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Microsoft Launches a ‘Planetary Computer’ To Support Global Sustainability

by Haley Toadvine Africa Americas Asia Europe Oceania Dec 18th 20204 mins
Microsoft Launches a ‘Planetary Computer’ To Support Global Sustainability

Microsoft President, Brad Smith, recently announced the company’s newest advancement as part of its AI for Earth initiative. Microsoft will use computer learning and computing power to agglomerate global environmental data into a planetary computer. The planetary computer, described as a “global portfolio of applications connecting trillions of data points,” is designed to use artificial intelligence to synthesise environmental data into practical information regarding the Earth’s current ecosystems.

At the beginning of this year, Microsoft announced its goal of becoming carbon negative by 2030. Now, the company is going a step further and focusing attention on the world’s lack of comprehensive, global environmental data. A daunting task, Microsoft’s Chief Environmental Officer, Dr. Lucas Joppa, imagines an international database that would provide the world with “information about every tree, every species, all of our natural resources.”

The planetary computer will aggregate environmental data contributed by individuals around the world coupled with machinery placed in water, space, land and air environments. For the first time, there will be a concise and comprehensive compendium of international ecosystem data. Not only will this allow for essential environmental information to be readily available to individuals across the world, but the planetary computer will predict future environmental trends through machine learning design.    

Microsoft customers and partners can use the planetary computer’s synthesised data and predictions to make eco-friendly business and personal decisions. Furthermore, Microsoft has pledged to use the system to take responsibility for the company’s own land footprint and advocate for public policy changes.

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Smith acknowledges man’s reliance on nature is incontestable, while pointing out that the status of much of the world’s resources are largely unknown. “For the first time, we would be able to fully understand what resources are where, how fast they’re being depleted and more importantly, what we could and should be doing with all our natural resources.” 

70% of cancer drugs are natural or synthetic products originally found in the environment, 75% of global food crops rely on animal pollination and marine and terrestrial ecosystems sequester 60% of global anthropogenic emissions. However, humanity has had a hand in pushing the planet to the brink of environmental collapse. As of 2019, 25% of those same animal and plant species that provide us with food and medicine are threatened and 85% of wetlands that sequester emissions have been lost or altered due to human activity. It was not until the Global Assessment Report on Biodiversity and Ecosystem Services was published did these statistics become known to the general public. In order to protect the very resources we depend on, we must understand the quantity and way in which resources are being used. The planetary computer will monitor, model and manage Earth’s natural, limited resources while tracking ecosystems and species.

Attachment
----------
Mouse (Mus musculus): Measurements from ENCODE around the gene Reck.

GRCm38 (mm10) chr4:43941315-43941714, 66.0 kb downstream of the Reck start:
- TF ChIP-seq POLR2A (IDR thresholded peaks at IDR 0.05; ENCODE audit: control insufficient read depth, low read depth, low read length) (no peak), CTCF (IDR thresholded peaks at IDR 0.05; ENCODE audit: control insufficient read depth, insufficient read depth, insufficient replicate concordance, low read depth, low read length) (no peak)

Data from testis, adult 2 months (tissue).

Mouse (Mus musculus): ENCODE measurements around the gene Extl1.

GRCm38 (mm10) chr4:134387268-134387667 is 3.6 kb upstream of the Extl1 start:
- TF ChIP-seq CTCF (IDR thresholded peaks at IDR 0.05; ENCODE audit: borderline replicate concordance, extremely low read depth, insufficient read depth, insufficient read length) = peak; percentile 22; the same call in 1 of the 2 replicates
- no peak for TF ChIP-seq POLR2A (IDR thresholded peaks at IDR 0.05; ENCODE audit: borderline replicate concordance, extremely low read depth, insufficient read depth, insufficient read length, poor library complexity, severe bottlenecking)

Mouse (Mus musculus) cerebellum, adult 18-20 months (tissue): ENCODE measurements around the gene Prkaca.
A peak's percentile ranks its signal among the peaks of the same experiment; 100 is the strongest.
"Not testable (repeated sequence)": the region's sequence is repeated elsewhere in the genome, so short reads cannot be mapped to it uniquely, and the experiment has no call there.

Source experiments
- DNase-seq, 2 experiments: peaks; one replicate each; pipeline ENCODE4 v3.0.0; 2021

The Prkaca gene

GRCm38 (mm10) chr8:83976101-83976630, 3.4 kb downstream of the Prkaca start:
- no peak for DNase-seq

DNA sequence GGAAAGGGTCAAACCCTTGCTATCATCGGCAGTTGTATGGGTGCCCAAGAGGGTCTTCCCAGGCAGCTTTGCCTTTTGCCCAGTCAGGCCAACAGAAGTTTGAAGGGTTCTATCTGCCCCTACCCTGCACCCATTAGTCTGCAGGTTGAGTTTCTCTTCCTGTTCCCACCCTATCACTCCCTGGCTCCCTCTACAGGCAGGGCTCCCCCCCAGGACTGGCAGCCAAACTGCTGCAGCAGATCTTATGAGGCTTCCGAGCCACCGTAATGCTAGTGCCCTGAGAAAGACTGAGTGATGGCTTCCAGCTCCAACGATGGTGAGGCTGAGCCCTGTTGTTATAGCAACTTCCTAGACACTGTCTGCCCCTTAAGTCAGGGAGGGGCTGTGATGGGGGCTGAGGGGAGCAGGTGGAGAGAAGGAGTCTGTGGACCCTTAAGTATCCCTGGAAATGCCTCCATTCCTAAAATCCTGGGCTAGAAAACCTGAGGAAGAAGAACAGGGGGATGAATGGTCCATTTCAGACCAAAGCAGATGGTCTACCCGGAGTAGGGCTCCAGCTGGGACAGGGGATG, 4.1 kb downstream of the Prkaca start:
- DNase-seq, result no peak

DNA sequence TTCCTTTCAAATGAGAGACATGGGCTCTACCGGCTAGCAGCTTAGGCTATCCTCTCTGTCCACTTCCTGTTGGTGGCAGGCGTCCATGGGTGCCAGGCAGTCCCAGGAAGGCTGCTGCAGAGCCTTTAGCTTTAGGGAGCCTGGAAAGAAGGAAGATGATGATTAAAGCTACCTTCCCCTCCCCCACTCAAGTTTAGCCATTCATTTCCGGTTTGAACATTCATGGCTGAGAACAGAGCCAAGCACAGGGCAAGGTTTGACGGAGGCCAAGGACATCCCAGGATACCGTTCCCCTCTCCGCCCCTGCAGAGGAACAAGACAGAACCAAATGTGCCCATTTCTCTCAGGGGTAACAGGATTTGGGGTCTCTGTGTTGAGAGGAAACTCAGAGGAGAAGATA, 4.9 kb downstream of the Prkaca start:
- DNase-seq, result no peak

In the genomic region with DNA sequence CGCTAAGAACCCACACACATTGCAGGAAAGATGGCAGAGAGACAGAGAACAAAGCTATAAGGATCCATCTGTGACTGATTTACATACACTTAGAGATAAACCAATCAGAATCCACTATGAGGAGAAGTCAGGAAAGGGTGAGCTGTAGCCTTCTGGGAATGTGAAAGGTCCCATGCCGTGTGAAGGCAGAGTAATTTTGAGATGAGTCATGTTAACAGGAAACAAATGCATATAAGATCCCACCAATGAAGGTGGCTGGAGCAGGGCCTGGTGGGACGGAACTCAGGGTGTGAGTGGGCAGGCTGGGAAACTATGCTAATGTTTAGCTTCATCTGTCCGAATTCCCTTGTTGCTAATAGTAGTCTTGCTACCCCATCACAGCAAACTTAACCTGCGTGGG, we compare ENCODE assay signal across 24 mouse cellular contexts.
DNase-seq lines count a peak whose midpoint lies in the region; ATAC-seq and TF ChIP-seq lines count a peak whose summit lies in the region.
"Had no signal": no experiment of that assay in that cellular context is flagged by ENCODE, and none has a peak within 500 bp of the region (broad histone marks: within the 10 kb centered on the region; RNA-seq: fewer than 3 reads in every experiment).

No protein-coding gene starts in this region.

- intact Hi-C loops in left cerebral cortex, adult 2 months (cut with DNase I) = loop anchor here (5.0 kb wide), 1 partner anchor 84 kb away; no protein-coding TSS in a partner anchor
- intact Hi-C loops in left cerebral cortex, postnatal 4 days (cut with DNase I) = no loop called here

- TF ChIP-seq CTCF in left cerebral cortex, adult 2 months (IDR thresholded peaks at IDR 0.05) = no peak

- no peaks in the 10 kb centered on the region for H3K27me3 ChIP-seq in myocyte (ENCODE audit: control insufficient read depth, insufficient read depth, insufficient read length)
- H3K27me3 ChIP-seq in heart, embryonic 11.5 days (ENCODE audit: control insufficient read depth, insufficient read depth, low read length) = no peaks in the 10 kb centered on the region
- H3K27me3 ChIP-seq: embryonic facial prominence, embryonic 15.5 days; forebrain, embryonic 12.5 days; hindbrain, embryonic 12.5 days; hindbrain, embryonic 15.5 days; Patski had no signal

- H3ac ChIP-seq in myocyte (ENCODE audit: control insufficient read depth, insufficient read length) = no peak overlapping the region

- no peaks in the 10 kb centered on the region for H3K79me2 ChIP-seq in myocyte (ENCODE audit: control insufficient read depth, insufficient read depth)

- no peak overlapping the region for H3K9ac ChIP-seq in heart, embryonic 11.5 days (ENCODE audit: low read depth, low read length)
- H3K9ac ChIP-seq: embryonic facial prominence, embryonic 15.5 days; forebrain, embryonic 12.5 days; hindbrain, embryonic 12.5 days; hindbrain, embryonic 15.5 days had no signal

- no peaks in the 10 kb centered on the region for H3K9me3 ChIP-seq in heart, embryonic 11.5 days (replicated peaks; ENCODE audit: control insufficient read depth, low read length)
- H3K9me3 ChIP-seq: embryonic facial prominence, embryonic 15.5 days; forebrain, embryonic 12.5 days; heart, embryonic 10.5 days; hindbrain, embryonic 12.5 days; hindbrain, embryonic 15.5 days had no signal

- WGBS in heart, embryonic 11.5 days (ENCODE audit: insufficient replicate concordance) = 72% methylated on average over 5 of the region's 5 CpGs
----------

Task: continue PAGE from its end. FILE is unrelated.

Similar models have been employed in the past. In 1995, the UN launched the Global Environmental Outlook (GEO) Project which assessed Earth’s environmental status in order to offer global guidance on sustainability. It took five years for the report to be researched and published, and much of the Earth’s resources changed in those years. 

In 2019,  the Intergovernmental Science-Policy Platform on Biodiversity and Ecosystem Services (IPBES) released the Global Assessment Report on Biodiversity and Ecosystem Services. The report took years to publish and relied mainly on manpower. Microsoft values the knowledge contained in these reports but believes the information should be readily available to the world more easily and more regularly. Smith argues that “it should be as easy for anyone in the world to search the state of the planet as it is to search the internet for driving directions or dining options,” and Microsoft believes technology and artificial intelligence is the key to get there.

Microsoft is providing the world with a ground-breaking chance to correct our negative environmental impacts and move forward through personal, business and international governmental actions to preserve and protect biodiversity. In addition to providing the technological platform for innovation, Microsoft is leading by example through public policy activism. Microsoft is outspoken in its support of governmental national ecosystem assessments, public land and water conservation, governmental infrastructure to measure and monitor ecosystems and enhanced public-private partnerships. Microsoft has also made a pledge to preserve more land than it uses by 2025.

While Microsoft acknowledges it is undertaking the world’s greatest data, computing and algorithmic challenge, the company is steadfast in its commitment to “put the full power of Earth-scale data right at people’s fingertips” in hopes that this information will allow people to “come together and solve some of the greatest environmental and sustainability challenges we face today.”


About the Author

Haley Toadvine

Haley is an emergency department nurse in Philadelphia, Pennsylvania. She graduated with her Bachelors of Science in Biobehavioral Health from the Pennsylvania State University and her Bachelors of Science in Nursing from Drexel University. Haley is particularly interested in the intersection of science, health and environment.

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